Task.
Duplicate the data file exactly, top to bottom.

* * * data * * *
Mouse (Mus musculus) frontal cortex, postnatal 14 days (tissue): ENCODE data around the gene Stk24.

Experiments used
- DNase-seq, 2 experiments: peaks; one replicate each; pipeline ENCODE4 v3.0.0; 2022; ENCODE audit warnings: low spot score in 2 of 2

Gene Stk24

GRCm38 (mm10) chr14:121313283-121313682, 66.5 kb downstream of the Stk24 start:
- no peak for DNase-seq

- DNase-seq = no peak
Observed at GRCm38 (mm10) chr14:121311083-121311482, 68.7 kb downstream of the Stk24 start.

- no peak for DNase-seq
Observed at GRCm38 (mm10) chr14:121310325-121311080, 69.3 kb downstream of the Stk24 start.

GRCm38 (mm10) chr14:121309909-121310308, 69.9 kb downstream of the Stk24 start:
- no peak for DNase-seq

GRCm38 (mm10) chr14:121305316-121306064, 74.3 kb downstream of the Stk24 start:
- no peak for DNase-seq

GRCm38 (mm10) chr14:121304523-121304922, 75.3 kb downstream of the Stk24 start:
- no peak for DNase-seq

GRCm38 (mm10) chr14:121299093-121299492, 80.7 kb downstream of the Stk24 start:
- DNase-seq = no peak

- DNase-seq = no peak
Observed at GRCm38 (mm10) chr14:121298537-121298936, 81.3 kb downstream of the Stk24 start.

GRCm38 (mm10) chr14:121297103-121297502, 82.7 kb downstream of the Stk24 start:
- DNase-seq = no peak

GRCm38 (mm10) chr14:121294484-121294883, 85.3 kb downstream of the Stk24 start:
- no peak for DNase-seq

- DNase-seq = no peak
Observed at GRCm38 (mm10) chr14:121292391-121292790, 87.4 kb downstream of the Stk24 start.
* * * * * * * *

Mouse (Mus musculus) frontal cortex, postnatal 14 days (tissue): ENCODE data around the gene Stk24.

Experiments used
- DNase-seq, 2 experiments: peaks; one replicate each; pipeline ENCODE4 v3.0.0; 2022; ENCODE audit warnings: low spot score in 2 of 2

Gene Stk24

GRCm38 (mm10) chr14:121313283-121313682, 66.5 kb downstream of the Stk24 start:
- no peak for DNase-seq

- DNase-seq = no peak
Observed at GRCm38 (mm10) chr14:121311083-121311482, 68.7 kb downstream of the Stk24 start.

- no peak for DNase-seq
Observed at GRCm38 (mm10) chr14:121310325-121311080, 69.3 kb downstream of the Stk24 start.

GRCm38 (mm10) chr14:121309909-121310308, 69.9 kb downstream of the Stk24 start:
- no peak for DNase-seq

GRCm38 (mm10) chr14:121305316-121306064, 74.3 kb downstream of the Stk24 start:
- no peak for DNase-seq

GRCm38 (mm10) chr14:121304523-121304922, 75.3 kb downstream of the Stk24 start:
- no peak for DNase-seq

GRCm38 (mm10) chr14:121299093-121299492, 80.7 kb downstream of the Stk24 start:
- DNase-seq = no peak

- DNase-seq = no peak
Observed at GRCm38 (mm10) chr14:121298537-121298936, 81.3 kb downstream of the Stk24 start.

GRCm38 (mm10) chr14:121297103-121297502, 82.7 kb downstream of the Stk24 start:
- DNase-seq = no peak

GRCm38 (mm10) chr14:121294484-121294883, 85.3 kb downstream of the Stk24 start:
- no peak for DNase-seq

- DNase-seq = no peak
Observed at GRCm38 (mm10) chr14:121292391-121292790, 87.4 kb downstream of the Stk24 start.